The danger is whether we get rid of our destractions IN TIME – but it seems to be no more risky than whether we’ll snap out of a mind-dance in time.

      The REAL risks have to do with the competing attentional pathways in our brains – but too much to go into here. I’ll blog an article (or two) eventually. Fascinating and way counter-intuitive results, according to studies with scans.

      RE: self-driving cars – assuming the technology does not malfunction and we don’t get complacent abut the fact that it might – opinions are mixed.

      I can only relate to my own level of concentration when I engage cruise control on road trips. Sometimes I’m more engaged (how far can I drive before I have to tap the brakes & disengage – like a game that has me “drive ahead” and pay closer attention at the first sign of a truck, etc.) and sometimes my mind “cruises” too, until I suddenly “snap to” when something gets dicey. (The degree of increase in my heartbeat tells me how close I thought I came to danger!)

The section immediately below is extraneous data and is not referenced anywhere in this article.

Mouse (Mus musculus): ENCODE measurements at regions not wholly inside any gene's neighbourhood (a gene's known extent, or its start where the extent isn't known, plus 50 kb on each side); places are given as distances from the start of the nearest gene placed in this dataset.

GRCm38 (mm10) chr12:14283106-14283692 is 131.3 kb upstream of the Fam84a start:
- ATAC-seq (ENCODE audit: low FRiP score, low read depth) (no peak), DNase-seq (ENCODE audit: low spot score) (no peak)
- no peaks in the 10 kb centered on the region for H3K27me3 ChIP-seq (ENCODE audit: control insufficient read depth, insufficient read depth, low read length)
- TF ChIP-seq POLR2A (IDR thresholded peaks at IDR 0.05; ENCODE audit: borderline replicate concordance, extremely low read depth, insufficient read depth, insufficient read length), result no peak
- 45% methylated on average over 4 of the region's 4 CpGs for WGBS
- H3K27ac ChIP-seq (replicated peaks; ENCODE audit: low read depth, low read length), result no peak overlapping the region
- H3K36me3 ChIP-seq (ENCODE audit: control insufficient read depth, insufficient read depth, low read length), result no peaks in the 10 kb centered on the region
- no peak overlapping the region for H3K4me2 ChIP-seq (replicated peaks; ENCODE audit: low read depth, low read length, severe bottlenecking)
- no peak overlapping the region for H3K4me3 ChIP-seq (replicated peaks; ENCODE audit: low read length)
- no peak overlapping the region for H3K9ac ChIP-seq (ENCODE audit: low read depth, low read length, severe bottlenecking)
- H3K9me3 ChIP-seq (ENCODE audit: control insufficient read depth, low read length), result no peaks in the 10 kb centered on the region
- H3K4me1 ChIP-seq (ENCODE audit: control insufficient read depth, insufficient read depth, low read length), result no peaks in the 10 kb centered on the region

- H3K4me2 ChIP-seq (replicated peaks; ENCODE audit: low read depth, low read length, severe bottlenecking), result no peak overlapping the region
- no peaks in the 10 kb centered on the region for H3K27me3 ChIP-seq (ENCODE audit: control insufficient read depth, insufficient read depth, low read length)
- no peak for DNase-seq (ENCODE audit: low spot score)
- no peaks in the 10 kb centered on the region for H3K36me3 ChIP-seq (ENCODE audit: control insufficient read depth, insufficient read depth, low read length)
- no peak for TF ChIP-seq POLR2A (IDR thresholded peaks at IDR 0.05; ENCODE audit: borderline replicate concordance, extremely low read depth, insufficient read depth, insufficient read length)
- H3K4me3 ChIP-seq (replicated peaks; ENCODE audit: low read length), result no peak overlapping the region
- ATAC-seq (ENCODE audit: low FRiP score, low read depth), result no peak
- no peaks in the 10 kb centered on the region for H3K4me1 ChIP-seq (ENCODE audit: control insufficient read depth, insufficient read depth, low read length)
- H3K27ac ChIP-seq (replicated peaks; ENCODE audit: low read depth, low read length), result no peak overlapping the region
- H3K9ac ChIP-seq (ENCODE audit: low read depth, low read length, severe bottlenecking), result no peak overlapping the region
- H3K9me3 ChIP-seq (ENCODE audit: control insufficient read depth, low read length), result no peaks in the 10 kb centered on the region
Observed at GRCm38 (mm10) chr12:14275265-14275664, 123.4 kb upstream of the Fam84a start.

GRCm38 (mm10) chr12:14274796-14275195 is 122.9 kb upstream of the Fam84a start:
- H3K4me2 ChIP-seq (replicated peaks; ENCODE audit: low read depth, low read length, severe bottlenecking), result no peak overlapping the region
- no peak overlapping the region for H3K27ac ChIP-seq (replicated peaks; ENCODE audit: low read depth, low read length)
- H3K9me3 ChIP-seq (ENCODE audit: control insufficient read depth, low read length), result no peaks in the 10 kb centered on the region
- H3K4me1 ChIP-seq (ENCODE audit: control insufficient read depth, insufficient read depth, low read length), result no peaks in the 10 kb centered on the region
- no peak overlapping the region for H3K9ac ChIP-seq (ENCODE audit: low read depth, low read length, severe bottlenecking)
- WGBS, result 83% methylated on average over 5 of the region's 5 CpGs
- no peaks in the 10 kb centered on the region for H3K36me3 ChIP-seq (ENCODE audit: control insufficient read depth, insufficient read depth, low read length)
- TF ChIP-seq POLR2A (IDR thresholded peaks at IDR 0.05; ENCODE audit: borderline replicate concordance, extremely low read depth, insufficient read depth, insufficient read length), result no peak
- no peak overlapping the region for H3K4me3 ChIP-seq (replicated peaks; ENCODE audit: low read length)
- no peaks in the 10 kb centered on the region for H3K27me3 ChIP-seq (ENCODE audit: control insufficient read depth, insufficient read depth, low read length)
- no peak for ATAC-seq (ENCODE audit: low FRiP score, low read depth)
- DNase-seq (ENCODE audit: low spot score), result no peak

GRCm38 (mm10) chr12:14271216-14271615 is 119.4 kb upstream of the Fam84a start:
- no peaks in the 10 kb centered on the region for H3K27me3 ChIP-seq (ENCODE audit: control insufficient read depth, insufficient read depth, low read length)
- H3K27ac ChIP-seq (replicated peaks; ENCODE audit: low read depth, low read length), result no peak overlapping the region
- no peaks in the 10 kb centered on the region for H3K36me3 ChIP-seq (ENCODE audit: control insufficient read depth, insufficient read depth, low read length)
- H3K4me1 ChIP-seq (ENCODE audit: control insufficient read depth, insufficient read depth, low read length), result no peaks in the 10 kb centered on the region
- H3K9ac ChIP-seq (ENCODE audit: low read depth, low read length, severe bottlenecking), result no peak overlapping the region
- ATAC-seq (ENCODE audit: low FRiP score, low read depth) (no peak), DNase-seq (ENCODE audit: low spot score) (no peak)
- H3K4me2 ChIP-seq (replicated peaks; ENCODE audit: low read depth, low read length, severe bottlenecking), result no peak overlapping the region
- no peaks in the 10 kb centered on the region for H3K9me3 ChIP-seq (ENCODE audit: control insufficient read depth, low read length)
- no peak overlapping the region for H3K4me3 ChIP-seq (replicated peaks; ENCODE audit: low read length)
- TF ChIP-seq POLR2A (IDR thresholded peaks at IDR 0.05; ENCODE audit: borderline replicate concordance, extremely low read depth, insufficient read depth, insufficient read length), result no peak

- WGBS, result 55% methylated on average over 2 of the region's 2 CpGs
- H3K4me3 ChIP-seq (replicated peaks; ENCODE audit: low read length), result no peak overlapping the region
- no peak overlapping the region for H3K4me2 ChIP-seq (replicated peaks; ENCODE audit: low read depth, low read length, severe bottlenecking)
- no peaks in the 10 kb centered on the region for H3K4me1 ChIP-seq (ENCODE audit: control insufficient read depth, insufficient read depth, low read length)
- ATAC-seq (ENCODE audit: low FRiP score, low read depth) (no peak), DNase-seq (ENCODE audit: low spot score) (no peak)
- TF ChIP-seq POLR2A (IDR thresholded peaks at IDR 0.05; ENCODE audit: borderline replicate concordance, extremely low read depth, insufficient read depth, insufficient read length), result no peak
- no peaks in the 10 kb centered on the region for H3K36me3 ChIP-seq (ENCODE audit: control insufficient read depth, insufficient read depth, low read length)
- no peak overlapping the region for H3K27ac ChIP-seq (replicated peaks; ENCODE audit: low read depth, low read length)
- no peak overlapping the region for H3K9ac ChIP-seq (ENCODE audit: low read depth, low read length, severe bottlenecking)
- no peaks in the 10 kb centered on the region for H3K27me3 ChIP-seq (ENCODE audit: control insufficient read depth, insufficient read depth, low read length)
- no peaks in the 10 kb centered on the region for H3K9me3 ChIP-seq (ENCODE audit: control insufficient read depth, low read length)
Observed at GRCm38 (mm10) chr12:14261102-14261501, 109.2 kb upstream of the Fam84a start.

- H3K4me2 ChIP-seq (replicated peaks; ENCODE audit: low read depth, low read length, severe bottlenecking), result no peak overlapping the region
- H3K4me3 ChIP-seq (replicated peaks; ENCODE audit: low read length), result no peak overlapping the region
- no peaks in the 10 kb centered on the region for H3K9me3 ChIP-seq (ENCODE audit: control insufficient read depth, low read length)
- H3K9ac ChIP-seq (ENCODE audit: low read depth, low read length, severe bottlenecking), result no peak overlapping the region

Now that the genie’s out of the bottle, however, we can’t go back to the days of horse and buggy. The main thing is to be AWARE of the increased risks (factoring in the idiot others – new parameters re: “driving defensively”) – and set our driving habits to give ourselves the best shot at safety.

      AND, to do what we can to make others aware of what science knows about new risks so we reduce the NUMBER of idiot others — who might make a safer choice if they were aware of the risks.

      We can’t control the choices of others, however, even when we attempt to legislate them After all, people still drive drunk, right? It seems denial is MORE than a river in Egypt.

      So good to hear from YOU – a fellow conscious choices traveler!!